The Judith A. Markowitz Award for Exceptional New LGBTQ Writers recognizes LGBTQ-identified writers whose work demonstrates their strong potential for promising careers. The award includes a cash prize of $1,500.

Morgan Thomas is a writer from the Gulf Coast. Their work has appeared in The Atlantic, American Short Fiction, the Kenyon Review, and elsewhere. They’ve received support from the Bread Loaf Work-Study Program and the Fulbright Foundation. They are currently a Southern Studies Fellow in Spartanburg, South Carolina.

Are there any LGBTQ writers or books that you count as formative influences to you as a writer? How did you discover them?

Jeanette Winterson’s Oranges are Not the Only Fruit is the first book I remember realizing was a queer book. I immediately read other works by Winterson, drawn to the experiences of her protagonists, which felt akin to mine in a way I didn’t yet know how to name. Since then, many 2SLGTBQ+ writers have influenced my work—Rivers Solomon, Joshua Whitehead, Akwaeke Emezi, and Garth Greenwell to name just a few.

What does a writing day look like for you?

On the few and glorious days when I’m able just to write, I begin with a long walk. I think best while in motion. I’m living right now in South Carolina, so I walk mostly along the creeks and ridges of the Piedmont. Then I return home and write at my computer for a few hours. Evenings are set aside to read work that replenishes me.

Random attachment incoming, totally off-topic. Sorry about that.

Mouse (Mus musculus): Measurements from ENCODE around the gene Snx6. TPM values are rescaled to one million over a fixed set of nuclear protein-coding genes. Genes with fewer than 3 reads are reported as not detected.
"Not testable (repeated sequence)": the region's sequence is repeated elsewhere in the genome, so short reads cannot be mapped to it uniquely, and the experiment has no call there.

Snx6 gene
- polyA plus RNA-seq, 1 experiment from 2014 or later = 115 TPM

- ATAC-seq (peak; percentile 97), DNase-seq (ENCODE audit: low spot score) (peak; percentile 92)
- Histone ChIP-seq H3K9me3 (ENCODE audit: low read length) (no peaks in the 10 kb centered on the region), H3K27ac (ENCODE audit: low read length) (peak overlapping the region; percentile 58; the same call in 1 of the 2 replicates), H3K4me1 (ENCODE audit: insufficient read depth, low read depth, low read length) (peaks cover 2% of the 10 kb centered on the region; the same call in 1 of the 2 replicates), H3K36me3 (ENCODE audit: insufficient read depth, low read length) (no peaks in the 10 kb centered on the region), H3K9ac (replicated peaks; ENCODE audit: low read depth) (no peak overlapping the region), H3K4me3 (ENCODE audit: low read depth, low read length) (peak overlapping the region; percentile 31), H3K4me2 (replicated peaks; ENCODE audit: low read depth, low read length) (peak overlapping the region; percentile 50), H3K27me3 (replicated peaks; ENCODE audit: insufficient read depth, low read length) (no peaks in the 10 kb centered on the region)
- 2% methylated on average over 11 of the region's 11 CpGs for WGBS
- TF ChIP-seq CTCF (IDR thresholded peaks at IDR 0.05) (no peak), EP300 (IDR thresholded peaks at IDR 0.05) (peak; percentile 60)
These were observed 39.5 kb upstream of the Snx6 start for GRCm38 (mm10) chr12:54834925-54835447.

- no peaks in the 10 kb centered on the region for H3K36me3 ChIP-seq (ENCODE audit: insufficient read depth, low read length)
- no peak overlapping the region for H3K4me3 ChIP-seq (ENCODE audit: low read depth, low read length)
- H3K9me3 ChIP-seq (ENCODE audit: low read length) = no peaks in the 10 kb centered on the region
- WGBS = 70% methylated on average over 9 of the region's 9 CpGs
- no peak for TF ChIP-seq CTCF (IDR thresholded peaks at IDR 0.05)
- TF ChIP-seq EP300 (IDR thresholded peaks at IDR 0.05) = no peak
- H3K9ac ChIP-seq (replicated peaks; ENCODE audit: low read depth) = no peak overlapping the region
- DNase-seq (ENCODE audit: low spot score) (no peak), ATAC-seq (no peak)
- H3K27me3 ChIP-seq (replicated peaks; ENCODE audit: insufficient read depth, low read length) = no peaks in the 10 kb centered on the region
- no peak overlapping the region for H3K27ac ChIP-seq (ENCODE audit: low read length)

Are there other LGBTQ writers working today whose work you particularly admire?

I’ve been especially excited lately by new work that exists at the intersections of ecological questions and queerness, particularly Renee Gladman’s Calamities and Aisha Sabatini Sloan’s Borealis. Riss Neilson’s debut YA novel Deep in Providence is also very magical, very queer, and very good.

What’s next for you?

I’m currently working on a novel that follows two siblings on their journey north from their flooded Florida home. The novel, called Lazarus Specimen, offers a genderqueer counter-narrative to The Grapes of Wrath, asking what white migration and colonization looks like in the ecologically queer 21st century.

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